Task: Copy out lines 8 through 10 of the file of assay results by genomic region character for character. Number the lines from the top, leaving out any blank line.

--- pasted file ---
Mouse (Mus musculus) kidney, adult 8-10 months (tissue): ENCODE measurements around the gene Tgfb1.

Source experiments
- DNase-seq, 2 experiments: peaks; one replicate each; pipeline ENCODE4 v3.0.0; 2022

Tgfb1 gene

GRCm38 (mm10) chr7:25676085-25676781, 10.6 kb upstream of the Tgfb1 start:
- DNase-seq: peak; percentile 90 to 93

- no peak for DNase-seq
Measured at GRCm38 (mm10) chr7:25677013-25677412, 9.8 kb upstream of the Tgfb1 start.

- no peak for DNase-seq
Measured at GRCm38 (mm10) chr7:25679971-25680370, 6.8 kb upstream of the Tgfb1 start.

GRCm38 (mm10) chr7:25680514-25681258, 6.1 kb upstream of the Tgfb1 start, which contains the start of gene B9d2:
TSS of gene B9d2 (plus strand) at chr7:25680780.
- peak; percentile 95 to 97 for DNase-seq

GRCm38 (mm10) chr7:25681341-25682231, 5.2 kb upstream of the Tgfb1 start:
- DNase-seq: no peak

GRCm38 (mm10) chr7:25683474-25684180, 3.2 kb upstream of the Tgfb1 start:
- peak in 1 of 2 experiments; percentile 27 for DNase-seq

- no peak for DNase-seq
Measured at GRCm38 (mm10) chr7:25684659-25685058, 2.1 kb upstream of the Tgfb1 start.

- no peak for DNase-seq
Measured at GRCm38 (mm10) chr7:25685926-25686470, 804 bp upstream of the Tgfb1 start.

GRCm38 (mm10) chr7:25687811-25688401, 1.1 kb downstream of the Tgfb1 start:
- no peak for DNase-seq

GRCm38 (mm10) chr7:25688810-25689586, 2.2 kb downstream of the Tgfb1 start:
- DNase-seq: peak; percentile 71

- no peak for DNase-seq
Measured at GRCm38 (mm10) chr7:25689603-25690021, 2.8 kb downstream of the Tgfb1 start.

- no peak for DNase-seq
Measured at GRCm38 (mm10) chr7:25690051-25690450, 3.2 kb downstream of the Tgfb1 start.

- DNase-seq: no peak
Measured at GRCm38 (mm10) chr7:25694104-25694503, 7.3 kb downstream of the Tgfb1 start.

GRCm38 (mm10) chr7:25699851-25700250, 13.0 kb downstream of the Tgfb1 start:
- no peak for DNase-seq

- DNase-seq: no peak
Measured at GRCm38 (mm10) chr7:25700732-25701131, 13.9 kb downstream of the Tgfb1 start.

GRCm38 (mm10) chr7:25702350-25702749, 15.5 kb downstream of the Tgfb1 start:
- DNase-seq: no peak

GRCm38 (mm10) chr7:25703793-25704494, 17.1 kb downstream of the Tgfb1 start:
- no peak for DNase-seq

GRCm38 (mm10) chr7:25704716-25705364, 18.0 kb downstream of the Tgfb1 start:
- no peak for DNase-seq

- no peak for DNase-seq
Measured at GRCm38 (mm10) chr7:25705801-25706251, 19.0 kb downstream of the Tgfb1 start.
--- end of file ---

Measured at GRCm38 (mm10) chr7:25677013-25677412, 9.8 kb upstream of the Tgfb1 start.

- no peak for DNase-seq
Measured at GRCm38 (mm10) chr7:25679971-25680370, 6.8 kb upstream of the Tgfb1 start.